Did 'Spore' copy protections backfire on EA?

Angered by DRM limitations imposed on <i>Spore</i>, people are downloading illegal copies of the evolution game en masse. Will the negative response change EA's stance?

Jennifer Guevin Managing Editor / Reviews
Jennifer Guevin is managing editor at CNET, overseeing the ever-helpful How To section, special packages, and front-page programming. As a writer, she gravitates toward science, quirky geek culture stories, robots, and food. In real life, she mostly just gravitates toward food.
Jennifer Guevin
2 min read

Clarification: Story updated at 6:57 p.m. to clarify the difference between the Spore and iTunes models.

After years of anticipation, the coming-out party for Electronic Arts' new evolution game Spore seems to be getting rained out.

Spore was one of the most highly anticipated games in recent years, in part because it's the brainchild of Will Wright who, with The Sims, turned simple tasks like taking virtual trips to the bathroom into the best-selling PC game ever. Fans and EA alike had high hopes for Spore, a similarly quirky game that's based on evolutionary biology and individuals' own creature creations.

By most accounts, Spore is a great game. But in the first week since its debut, many of the people perhaps most excited for its release have turned against it.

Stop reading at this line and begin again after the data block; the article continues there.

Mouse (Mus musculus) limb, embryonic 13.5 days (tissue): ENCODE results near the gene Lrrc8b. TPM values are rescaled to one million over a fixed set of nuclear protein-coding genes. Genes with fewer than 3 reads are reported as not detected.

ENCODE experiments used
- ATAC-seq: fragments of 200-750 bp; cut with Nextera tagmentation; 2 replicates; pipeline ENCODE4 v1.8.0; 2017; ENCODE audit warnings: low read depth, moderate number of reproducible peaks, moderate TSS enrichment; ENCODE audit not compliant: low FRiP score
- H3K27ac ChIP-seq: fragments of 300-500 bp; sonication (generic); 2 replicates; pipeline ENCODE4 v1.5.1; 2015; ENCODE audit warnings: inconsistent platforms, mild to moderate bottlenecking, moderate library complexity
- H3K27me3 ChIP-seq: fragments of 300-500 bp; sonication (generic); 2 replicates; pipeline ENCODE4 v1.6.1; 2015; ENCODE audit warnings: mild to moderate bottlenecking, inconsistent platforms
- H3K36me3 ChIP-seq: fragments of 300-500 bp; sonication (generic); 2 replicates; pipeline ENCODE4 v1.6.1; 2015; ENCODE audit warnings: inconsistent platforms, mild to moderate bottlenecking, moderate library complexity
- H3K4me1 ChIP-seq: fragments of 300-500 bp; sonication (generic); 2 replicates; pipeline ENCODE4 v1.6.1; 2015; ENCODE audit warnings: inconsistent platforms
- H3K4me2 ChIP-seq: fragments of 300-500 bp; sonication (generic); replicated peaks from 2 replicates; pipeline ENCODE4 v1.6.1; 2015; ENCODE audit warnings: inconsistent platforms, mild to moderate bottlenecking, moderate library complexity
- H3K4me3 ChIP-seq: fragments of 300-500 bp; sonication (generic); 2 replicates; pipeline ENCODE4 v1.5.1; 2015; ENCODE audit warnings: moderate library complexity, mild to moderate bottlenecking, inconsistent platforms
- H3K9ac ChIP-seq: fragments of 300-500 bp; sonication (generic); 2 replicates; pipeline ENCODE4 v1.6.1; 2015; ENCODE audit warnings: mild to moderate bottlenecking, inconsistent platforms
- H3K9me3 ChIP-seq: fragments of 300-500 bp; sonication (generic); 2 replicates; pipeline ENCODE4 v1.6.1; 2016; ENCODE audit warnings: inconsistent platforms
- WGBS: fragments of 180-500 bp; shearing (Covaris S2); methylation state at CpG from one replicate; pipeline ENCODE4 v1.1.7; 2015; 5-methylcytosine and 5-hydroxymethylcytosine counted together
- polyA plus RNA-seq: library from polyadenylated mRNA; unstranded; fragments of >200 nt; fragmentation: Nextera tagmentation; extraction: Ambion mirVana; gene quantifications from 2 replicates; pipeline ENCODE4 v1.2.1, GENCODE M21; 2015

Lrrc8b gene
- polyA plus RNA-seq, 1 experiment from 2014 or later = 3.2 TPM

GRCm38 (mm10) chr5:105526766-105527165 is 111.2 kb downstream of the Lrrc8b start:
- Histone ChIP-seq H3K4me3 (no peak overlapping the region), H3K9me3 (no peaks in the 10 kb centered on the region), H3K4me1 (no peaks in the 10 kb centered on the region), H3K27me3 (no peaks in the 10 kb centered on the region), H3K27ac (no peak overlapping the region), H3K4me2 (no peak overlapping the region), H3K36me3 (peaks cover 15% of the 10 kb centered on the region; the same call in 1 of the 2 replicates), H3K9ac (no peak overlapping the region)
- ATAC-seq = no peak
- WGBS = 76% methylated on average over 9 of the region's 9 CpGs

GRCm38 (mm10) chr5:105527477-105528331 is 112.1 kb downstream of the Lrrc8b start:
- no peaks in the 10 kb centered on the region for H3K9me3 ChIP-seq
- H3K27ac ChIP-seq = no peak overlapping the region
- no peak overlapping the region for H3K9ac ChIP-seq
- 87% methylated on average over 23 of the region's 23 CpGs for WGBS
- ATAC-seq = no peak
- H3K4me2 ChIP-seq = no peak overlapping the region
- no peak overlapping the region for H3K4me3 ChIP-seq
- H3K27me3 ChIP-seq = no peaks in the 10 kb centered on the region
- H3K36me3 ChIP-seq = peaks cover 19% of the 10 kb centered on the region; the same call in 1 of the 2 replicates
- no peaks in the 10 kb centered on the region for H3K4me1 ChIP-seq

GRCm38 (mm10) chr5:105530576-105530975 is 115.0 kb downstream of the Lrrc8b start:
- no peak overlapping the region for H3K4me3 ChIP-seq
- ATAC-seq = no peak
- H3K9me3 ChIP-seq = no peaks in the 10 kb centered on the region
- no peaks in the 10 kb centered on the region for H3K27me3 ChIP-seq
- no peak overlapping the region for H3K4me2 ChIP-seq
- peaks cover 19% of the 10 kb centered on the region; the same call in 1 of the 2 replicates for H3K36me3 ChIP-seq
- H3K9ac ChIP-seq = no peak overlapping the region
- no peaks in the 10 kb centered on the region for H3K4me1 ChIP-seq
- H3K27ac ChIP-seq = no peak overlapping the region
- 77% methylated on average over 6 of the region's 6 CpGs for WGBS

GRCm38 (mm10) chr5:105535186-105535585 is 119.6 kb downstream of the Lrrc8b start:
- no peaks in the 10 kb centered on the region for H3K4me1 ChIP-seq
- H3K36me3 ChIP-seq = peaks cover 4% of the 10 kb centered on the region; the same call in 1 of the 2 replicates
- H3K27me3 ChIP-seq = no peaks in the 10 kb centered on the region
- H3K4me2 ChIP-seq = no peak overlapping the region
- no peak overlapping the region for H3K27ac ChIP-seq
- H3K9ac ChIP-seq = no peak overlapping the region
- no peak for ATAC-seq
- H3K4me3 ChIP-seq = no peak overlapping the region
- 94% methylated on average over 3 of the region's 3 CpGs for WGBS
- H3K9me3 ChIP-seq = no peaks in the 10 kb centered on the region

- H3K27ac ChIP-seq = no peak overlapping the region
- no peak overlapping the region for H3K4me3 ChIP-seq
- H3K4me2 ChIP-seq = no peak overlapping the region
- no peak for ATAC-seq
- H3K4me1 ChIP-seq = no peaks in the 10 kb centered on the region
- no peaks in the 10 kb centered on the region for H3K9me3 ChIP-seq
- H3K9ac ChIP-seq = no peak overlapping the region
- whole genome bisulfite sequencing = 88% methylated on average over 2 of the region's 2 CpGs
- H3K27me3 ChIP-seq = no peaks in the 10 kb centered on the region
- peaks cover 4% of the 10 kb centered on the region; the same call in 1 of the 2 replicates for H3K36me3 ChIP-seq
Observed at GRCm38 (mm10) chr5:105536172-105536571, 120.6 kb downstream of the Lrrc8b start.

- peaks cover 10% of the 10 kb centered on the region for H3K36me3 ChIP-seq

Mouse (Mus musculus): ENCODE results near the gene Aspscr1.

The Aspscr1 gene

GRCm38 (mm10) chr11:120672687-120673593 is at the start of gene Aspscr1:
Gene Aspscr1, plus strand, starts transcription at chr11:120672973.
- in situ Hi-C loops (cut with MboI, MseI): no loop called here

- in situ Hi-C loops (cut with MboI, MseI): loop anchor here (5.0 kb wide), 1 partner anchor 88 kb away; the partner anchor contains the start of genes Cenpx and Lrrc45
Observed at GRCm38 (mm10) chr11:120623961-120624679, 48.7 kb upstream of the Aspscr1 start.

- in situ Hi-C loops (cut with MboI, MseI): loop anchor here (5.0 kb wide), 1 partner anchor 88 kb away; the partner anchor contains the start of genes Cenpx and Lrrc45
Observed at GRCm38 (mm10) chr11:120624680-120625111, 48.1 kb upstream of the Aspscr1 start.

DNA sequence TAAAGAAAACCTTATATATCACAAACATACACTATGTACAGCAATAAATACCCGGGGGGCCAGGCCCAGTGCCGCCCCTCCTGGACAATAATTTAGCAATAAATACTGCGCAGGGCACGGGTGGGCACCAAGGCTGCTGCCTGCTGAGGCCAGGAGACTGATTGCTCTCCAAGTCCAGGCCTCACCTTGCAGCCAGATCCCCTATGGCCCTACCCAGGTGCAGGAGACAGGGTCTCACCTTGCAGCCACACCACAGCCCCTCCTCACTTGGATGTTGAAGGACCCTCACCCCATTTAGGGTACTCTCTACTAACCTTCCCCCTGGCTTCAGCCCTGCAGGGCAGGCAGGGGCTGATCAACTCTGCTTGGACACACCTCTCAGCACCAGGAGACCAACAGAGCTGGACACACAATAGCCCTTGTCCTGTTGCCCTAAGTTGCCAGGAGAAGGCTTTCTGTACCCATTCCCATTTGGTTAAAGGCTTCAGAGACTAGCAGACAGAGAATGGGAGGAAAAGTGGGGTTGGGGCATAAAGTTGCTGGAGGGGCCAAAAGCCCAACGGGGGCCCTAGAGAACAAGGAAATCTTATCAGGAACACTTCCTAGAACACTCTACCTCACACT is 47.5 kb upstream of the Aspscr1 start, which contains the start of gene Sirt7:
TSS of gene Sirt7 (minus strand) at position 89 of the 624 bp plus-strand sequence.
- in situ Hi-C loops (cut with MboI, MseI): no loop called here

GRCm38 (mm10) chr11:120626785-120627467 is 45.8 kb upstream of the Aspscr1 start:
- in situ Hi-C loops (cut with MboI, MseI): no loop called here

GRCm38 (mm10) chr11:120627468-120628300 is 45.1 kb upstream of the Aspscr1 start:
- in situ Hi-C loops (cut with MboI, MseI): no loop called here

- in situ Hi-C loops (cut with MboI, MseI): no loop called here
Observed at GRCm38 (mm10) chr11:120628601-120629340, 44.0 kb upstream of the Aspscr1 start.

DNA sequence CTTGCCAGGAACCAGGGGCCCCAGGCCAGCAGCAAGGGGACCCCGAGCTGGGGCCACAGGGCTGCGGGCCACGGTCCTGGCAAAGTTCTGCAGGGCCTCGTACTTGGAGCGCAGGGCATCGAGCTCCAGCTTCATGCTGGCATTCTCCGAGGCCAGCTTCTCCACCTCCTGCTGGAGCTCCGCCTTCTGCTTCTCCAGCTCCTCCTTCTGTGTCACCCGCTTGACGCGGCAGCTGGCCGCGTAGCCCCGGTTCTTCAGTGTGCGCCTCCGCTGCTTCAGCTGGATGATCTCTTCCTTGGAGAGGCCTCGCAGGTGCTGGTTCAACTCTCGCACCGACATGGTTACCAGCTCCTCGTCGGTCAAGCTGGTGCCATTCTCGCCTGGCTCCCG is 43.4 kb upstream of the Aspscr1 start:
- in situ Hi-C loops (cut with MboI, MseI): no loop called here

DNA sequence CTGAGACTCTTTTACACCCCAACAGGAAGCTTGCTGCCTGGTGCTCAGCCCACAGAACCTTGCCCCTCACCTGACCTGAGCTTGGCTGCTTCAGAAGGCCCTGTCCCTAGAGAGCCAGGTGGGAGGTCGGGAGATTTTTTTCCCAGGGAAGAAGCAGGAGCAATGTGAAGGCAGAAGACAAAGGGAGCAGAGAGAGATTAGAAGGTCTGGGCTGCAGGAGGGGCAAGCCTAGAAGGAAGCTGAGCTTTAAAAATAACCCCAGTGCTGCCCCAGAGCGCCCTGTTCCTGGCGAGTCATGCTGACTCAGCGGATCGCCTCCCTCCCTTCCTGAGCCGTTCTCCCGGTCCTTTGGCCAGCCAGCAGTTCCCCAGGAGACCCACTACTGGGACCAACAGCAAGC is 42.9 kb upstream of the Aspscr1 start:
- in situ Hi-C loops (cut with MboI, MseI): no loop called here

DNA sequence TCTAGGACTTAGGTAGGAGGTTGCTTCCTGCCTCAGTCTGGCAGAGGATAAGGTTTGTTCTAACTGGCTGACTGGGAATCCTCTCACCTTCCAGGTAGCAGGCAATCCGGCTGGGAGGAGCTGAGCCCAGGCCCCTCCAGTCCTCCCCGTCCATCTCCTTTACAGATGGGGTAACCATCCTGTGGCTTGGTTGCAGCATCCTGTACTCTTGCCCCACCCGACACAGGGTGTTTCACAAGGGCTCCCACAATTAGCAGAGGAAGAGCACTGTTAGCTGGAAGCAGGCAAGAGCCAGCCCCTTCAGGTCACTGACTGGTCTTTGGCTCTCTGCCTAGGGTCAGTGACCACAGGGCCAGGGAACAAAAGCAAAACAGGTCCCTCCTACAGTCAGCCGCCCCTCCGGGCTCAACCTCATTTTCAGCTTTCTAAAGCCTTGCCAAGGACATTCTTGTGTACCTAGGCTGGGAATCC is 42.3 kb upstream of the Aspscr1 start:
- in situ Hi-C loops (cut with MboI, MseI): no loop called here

Enraged by what they call "draconian" copyright protections, thousands of people flooded Amazon.com to give the game a one-star rating. And now there seems to be another movement afoot, one that is far more likely to hit EA where it counts.

What's the fuss about? Electronic Arts imposed copyright protections that limited the number of times a user can install the game to three. EA has likened the system to the limits imposed on songs bought through Apple's iTunes store (though in the case of iTunes, users can easily manage their libraries by specifying which computers are authorized to play their purchased content).

Such digital rights management technology is intended to keep piracy to a minimum. But in this case, it seems to have had the opposite effect, angering would-be buyers and DRM opponents to such a degree that they are illegally downloading it en masse, apparently to make a statement as much as to get their hands on the game.

On Saturday, TorrentFreak wrote that the game had already been downloaded more than 500,000 times on BitTorrent sites.

Though it didn't appear to have broken any overall download records at the time this story was published, peer-to-peer research company Big Champagne told Forbes on Friday that the rate at which it was being downloaded was "extraordinary."

So will EA consider the DRM move a mistake? PR representatives didn't immediately respond to a request for comment, but that will likely depend on how well it sells. In its first week, it seemed to do pretty well--at least anecdotally, with stores around the country reporting they'd sold out of their stock.